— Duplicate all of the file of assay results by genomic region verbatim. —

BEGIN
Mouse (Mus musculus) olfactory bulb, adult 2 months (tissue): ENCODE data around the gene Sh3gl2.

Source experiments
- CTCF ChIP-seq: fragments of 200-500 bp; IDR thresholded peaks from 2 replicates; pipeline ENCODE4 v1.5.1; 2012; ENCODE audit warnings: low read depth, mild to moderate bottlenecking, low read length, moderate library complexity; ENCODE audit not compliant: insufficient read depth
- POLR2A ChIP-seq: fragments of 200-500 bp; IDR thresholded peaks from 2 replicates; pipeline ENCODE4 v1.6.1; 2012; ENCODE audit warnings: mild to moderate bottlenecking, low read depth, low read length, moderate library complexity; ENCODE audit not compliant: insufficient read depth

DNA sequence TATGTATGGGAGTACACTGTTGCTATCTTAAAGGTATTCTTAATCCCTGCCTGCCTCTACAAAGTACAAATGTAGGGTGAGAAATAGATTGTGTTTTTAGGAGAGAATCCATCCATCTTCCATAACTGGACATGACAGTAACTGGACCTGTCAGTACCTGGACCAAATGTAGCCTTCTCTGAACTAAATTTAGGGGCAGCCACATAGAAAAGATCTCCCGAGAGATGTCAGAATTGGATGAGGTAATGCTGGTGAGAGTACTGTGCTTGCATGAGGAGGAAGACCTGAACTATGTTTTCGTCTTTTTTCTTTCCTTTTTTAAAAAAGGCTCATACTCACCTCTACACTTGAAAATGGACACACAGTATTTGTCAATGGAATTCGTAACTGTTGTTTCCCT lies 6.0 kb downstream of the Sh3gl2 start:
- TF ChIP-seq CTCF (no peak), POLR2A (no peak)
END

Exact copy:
Mouse (Mus musculus) olfactory bulb, adult 2 months (tissue): ENCODE data around the gene Sh3gl2.

Source experiments
- CTCF ChIP-seq: fragments of 200-500 bp; IDR thresholded peaks from 2 replicates; pipeline ENCODE4 v1.5.1; 2012; ENCODE audit warnings: low read depth, mild to moderate bottlenecking, low read length, moderate library complexity; ENCODE audit not compliant: insufficient read depth
- POLR2A ChIP-seq: fragments of 200-500 bp; IDR thresholded peaks from 2 replicates; pipeline ENCODE4 v1.6.1; 2012; ENCODE audit warnings: mild to moderate bottlenecking, low read depth, low read length, moderate library complexity; ENCODE audit not compliant: insufficient read depth

DNA sequence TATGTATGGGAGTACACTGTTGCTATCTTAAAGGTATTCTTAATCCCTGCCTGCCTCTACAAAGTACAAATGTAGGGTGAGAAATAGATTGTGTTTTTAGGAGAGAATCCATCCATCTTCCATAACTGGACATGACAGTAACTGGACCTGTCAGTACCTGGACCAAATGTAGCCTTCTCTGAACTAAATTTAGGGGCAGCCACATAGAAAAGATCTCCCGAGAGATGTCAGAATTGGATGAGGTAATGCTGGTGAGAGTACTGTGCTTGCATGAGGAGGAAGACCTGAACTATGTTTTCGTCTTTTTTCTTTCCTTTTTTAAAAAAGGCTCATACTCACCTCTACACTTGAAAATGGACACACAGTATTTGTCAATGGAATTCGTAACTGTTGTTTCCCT lies 6.0 kb downstream of the Sh3gl2 start:
- TF ChIP-seq CTCF (no peak), POLR2A (no peak)